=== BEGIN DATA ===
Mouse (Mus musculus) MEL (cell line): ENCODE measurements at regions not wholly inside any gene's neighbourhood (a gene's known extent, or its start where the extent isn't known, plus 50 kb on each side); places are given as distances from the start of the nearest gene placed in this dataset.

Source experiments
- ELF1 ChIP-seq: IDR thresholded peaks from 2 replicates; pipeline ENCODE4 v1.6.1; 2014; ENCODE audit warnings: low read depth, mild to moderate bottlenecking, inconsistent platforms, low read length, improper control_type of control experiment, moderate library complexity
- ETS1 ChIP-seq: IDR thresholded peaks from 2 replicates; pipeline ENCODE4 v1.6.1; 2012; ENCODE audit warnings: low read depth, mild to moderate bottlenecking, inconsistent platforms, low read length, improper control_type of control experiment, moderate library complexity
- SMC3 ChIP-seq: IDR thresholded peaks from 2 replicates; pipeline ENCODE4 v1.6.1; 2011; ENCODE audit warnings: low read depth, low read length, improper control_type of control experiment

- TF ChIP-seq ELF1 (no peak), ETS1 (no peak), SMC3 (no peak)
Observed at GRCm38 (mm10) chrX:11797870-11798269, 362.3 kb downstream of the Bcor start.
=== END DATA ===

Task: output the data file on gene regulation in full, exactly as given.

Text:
Mouse (Mus musculus) MEL (cell line): ENCODE measurements at regions not wholly inside any gene's neighbourhood (a gene's known extent, or its start where the extent isn't known, plus 50 kb on each side); places are given as distances from the start of the nearest gene placed in this dataset.

Source experiments
- ELF1 ChIP-seq: IDR thresholded peaks from 2 replicates; pipeline ENCODE4 v1.6.1; 2014; ENCODE audit warnings: low read depth, mild to moderate bottlenecking, inconsistent platforms, low read length, improper control_type of control experiment, moderate library complexity
- ETS1 ChIP-seq: IDR thresholded peaks from 2 replicates; pipeline ENCODE4 v1.6.1; 2012; ENCODE audit warnings: low read depth, mild to moderate bottlenecking, inconsistent platforms, low read length, improper control_type of control experiment, moderate library complexity
- SMC3 ChIP-seq: IDR thresholded peaks from 2 replicates; pipeline ENCODE4 v1.6.1; 2011; ENCODE audit warnings: low read depth, low read length, improper control_type of control experiment

- TF ChIP-seq ELF1 (no peak), ETS1 (no peak), SMC3 (no peak)
Observed at GRCm38 (mm10) chrX:11797870-11798269, 362.3 kb downstream of the Bcor start.